Has Microsoft Phone moved into a coveted though distant third place for smartphone platforms behind Google's Android and Apple's iOS? A new report from IDC says it has.
IDC's Worldwide Quarterly Mobile Phone Tracker found that Android and iOS took an overwhelming combined 92.3 percent of all smartphone shipments in the first quarter, a huge increase of 59.1 percent over the same quarter last year. Separately, Android took 75 percent and iOS 17.3 percent.
Windows Phone, for the first time in IDC's reports, took third place with 3.2 percent, barely ahead of the BlackBerry OS, which had 2.9 percent. This compares with 2 percent for Windows Phone in Q1 of 2012, and what had been a more substantial 6.4 percent for BlackBerry. In January of this year, BlackBerry released its new BlackBerry 10 platform.
Rounding out the top half dozen platforms, Linux had 1 percent and the dying Symbian, which posted 6.8 percent in first quarter of last year, now has 0.6 percent.
We asked Ramon Llamas, research manager with IDC's Mobile Phone team, if the Windows Phone showing in this report appeared to be just a blip, or if seemed to be a forward motion that could continue to keep Microsoft in third place.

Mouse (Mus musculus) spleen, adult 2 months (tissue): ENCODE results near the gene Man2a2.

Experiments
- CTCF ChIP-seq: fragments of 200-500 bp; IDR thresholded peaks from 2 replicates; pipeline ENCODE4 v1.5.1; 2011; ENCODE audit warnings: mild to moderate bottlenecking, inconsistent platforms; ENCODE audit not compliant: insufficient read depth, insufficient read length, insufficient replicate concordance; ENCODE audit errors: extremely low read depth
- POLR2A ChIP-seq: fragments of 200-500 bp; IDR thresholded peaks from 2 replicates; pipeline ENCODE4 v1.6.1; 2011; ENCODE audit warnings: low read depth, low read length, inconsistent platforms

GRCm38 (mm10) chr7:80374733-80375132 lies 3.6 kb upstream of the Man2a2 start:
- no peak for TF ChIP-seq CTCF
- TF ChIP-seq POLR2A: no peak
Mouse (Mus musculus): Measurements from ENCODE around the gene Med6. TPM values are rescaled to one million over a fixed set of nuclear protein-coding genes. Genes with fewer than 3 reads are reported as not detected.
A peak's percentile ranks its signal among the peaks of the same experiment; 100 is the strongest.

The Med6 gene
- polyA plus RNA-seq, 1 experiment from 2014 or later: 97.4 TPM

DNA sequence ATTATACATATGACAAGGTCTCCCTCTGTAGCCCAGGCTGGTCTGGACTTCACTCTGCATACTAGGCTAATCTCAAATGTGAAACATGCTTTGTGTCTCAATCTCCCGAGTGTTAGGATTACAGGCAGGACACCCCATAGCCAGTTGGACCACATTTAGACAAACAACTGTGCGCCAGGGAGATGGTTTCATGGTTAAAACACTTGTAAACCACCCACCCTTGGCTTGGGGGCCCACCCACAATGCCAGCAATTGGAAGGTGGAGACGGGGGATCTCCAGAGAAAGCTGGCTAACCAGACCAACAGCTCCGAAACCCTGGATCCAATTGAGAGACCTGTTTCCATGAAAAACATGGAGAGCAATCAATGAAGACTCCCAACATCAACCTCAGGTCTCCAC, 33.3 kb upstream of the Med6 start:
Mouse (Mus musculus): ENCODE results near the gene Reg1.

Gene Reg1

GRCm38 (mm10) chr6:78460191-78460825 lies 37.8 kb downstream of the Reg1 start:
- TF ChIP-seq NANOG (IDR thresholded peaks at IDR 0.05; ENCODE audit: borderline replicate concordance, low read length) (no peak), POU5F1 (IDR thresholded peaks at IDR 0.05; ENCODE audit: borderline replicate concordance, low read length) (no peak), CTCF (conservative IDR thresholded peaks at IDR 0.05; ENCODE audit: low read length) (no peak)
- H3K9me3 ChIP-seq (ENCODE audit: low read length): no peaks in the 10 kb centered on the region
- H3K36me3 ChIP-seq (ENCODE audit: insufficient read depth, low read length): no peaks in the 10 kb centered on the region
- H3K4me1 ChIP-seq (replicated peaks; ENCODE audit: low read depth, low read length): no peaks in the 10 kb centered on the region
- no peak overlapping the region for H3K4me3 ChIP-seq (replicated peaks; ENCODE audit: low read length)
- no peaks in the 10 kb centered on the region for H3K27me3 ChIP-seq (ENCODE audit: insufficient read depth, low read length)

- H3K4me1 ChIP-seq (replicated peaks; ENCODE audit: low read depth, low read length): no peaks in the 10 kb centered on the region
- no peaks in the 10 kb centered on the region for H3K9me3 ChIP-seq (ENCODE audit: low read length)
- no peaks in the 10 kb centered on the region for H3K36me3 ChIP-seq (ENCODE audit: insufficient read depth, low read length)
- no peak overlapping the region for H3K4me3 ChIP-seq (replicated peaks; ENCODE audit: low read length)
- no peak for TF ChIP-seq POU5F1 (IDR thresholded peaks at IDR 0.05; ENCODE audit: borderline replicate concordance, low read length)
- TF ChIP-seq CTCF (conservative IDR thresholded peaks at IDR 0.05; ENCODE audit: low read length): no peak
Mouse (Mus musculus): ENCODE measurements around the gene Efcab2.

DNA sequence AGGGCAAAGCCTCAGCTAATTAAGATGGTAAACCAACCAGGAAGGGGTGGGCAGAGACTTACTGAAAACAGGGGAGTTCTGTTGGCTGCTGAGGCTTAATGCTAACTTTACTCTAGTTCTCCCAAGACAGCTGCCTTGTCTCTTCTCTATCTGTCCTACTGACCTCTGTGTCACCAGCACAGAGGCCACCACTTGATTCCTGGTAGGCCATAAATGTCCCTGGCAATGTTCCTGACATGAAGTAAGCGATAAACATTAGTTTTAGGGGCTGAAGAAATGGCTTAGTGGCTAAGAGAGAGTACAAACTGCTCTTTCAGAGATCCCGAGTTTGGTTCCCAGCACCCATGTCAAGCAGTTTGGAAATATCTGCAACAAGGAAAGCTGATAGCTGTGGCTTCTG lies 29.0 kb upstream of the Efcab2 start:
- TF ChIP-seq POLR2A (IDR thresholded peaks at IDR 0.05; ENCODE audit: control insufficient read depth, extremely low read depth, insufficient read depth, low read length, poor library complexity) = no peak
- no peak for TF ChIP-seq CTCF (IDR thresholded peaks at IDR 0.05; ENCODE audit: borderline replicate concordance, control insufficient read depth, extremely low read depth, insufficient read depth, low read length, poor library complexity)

He replied that he sees this "as forward motion" and not a blip, and the reason is Nokia. We can see now, Llamas said, "how serious they are and how serious their carrier partners are," as evidenced by their evangelizing, marketing, and steady stream of new Windows phones. Llamas said "it takes some time" to launch a new platform, and Nokia's efforts are now bearing fruit.
While other manufacturers have released Windows Phone devices, Microsoft's partnership with Nokia is the key to whether the smartphone platform succeeds. Nokia's devices accounted for 79 percent of Windows Phone shipments during Q1.
Samsung once again is the smartphone leader, representing 41.1 percent market share of all smartphone shipments. Apple's Q1 was its "largest ever first-quarter volume" of iPhone shipments, even though there was a year-over-year decline in market share because of the growing overall smartphone market.
The report noted that the platform may get a boost whenever iOS 7 launches, given rumors of a "massive overhaul of the user interface" and the fact that the iPhone's user experience has remained largely the same since its launch in 2007.
Windows Phone's key competitor for third place is BlackBerry, which has reported sellouts for its Q10 BlackBerry phone in Canada and the U.K. The IDC report pointed out that the company experienced "double-digit declines" in the first quarter compared with a year ago, but said "this masks the progress that the company has made since then."
The quarter was the first one when BB10 devices were available, during which a million BB10 devices were shipped. This represents "a significant breakthrough" for the company, IDC said, even though most of its shipment volume in the quarter was still the lower-priced BB7 smartphones.
But stay tuned. Several Linux-based, open-source mobile platforms are being introduced later this year, including Firefox, Sailfish, Tizen and Ubuntu.